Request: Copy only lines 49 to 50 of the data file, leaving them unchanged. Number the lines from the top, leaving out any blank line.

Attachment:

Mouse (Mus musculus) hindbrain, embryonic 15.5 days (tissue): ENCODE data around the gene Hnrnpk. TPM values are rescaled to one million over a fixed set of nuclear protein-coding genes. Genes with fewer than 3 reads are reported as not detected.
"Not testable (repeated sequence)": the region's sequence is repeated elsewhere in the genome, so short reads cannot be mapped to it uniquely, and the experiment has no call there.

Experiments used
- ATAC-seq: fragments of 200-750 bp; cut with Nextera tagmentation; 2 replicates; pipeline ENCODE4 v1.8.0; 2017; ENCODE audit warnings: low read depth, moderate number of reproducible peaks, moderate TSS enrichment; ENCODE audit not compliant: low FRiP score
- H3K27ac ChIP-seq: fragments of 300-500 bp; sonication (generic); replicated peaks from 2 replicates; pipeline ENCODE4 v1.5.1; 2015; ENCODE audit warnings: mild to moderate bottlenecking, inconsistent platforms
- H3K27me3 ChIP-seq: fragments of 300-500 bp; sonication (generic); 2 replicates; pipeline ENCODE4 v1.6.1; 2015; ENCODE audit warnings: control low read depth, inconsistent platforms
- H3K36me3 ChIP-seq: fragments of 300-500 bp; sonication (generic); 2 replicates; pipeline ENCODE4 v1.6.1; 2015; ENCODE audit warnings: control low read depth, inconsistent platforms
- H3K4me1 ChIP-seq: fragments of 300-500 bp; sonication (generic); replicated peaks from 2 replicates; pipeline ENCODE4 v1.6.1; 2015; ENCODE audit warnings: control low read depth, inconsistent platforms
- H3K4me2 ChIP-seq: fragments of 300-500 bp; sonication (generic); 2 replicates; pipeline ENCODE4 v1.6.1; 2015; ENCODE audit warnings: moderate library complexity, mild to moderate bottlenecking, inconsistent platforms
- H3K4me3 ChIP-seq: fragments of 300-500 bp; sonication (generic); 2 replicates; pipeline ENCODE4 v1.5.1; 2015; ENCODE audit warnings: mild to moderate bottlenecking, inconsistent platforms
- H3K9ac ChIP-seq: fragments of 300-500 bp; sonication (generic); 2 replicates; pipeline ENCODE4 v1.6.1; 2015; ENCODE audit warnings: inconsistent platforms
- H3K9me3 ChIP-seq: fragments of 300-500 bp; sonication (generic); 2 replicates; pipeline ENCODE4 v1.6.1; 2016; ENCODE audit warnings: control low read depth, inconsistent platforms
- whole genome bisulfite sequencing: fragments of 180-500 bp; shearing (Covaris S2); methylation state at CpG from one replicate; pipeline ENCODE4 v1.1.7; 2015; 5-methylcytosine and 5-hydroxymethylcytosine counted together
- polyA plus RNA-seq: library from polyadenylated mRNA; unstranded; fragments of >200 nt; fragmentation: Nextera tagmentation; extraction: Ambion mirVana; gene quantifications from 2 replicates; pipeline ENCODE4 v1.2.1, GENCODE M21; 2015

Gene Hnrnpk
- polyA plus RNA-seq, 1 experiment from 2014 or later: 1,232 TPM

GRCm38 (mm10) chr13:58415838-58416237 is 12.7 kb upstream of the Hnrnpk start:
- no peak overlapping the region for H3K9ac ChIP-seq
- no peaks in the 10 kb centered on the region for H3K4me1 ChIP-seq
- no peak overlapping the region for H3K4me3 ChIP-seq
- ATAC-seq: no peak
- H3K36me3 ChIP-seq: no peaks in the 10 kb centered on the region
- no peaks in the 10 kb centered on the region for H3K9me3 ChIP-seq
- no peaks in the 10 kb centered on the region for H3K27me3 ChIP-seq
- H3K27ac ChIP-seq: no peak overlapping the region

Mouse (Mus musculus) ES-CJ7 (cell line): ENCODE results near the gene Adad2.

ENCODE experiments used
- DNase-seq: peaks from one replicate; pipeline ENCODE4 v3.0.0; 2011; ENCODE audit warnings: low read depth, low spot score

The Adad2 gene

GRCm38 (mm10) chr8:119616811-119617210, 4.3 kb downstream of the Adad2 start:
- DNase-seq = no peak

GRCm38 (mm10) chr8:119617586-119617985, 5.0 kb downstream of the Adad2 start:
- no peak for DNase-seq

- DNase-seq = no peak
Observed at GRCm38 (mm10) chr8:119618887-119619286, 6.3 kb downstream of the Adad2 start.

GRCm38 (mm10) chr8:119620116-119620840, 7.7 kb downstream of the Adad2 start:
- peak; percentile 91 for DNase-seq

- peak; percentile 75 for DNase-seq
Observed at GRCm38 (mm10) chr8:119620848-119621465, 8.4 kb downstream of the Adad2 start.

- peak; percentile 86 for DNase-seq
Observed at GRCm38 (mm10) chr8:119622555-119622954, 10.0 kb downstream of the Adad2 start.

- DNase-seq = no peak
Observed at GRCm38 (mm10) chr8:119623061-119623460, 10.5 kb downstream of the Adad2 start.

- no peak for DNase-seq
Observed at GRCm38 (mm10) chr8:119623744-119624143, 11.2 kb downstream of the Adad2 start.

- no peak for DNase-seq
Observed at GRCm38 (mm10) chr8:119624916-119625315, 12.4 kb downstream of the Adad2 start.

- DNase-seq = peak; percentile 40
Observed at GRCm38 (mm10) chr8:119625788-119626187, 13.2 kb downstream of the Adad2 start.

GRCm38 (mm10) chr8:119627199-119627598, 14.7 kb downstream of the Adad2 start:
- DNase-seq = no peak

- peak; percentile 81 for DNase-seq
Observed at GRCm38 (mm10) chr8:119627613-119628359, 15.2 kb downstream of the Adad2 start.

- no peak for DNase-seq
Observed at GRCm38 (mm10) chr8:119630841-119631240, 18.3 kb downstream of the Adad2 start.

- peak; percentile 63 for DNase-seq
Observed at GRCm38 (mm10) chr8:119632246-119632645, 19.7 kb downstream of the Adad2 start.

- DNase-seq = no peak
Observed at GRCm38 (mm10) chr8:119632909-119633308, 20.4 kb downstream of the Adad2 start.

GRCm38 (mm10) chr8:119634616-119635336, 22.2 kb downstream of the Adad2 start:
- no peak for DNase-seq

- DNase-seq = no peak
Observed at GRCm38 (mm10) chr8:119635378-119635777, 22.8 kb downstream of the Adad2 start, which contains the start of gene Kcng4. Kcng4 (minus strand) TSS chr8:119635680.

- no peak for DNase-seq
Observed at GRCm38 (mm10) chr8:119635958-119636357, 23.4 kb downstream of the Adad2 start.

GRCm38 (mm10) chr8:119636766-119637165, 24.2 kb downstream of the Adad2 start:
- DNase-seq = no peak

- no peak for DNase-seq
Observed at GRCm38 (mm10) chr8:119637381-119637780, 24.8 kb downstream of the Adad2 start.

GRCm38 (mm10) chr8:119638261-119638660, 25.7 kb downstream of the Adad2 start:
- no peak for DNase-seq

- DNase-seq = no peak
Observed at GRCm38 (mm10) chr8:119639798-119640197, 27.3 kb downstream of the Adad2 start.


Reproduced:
Observed at GRCm38 (mm10) chr8:119625788-119626187, 13.2 kb downstream of the Adad2 start.

GRCm38 (mm10) chr8:119627199-119627598, 14.7 kb downstream of the Adad2 start: